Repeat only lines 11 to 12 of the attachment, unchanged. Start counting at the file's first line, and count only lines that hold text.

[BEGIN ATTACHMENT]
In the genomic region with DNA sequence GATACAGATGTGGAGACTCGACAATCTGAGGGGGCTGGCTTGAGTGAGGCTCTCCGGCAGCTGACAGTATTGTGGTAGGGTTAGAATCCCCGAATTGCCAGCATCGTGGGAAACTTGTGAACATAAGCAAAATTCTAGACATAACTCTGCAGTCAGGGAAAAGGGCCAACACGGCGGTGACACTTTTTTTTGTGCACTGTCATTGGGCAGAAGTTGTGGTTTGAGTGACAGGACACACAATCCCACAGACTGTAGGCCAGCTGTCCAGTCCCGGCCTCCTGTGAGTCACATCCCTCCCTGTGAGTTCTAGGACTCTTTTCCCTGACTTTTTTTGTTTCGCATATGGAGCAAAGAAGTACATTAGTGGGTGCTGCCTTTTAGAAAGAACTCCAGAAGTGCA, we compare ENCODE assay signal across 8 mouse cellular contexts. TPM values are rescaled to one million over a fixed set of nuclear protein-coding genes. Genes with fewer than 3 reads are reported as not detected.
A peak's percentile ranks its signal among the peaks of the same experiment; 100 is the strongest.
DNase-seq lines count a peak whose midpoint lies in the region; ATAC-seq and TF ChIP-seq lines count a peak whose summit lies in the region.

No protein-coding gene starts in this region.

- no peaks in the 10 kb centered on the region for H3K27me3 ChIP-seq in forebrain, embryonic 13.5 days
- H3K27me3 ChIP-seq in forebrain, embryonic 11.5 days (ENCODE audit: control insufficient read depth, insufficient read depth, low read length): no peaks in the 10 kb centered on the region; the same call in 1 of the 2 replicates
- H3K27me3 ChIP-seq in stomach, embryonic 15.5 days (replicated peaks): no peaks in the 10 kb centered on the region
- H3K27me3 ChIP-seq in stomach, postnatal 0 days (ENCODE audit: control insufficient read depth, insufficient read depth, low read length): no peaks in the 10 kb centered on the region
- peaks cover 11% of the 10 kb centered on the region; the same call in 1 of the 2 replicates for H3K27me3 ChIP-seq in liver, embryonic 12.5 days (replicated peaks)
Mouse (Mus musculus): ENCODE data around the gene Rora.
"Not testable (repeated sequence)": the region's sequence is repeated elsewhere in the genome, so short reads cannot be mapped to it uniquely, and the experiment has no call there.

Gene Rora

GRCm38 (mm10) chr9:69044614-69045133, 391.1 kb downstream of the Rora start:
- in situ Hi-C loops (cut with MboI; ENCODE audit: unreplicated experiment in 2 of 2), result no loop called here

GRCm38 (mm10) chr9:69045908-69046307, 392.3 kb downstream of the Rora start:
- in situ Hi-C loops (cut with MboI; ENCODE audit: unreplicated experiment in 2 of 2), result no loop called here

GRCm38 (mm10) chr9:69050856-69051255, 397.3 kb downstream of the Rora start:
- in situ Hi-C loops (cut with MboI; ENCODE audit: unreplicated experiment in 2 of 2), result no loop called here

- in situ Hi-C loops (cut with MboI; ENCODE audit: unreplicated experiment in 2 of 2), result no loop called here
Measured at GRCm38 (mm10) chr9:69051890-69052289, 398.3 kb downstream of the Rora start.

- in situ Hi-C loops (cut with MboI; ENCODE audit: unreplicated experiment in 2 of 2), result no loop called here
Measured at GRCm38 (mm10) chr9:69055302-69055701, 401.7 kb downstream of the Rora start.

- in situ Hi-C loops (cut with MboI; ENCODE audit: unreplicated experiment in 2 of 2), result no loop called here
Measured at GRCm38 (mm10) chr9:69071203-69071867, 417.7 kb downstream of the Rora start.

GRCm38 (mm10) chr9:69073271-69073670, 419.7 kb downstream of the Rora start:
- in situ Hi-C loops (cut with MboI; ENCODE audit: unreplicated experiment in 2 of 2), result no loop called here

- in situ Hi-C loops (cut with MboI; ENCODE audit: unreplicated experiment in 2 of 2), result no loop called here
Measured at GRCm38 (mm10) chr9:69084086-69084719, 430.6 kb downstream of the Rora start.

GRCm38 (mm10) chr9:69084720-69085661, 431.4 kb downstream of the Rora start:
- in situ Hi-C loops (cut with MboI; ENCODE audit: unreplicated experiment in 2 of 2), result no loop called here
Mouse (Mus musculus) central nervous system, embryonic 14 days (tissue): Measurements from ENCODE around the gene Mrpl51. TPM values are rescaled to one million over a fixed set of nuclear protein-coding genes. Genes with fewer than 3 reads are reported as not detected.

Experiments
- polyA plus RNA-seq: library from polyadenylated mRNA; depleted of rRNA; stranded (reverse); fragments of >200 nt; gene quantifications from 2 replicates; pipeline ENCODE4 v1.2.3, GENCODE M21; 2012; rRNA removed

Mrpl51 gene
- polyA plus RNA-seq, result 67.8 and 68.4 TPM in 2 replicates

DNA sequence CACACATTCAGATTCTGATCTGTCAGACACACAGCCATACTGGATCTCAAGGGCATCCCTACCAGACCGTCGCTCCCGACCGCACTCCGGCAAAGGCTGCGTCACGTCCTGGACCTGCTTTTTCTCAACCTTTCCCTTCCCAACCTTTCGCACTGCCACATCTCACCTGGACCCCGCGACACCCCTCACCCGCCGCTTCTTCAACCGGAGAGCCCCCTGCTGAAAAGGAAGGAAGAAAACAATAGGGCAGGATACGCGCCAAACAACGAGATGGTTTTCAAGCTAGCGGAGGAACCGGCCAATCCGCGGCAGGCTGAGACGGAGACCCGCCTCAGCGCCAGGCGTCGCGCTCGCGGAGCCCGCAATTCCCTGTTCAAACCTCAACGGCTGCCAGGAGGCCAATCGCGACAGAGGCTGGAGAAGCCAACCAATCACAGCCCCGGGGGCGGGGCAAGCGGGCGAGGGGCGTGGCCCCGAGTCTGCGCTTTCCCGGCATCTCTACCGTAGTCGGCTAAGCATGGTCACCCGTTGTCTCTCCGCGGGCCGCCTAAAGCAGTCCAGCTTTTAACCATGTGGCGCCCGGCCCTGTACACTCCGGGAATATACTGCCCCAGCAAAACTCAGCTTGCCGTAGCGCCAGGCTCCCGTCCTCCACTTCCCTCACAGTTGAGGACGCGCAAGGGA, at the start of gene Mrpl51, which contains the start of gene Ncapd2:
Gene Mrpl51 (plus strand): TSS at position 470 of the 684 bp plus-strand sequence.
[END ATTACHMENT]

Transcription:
"Not testable (repeated sequence)": the region's sequence is repeated elsewhere in the genome, so short reads cannot be mapped to it uniquely, and the experiment has no call there.

Gene Rora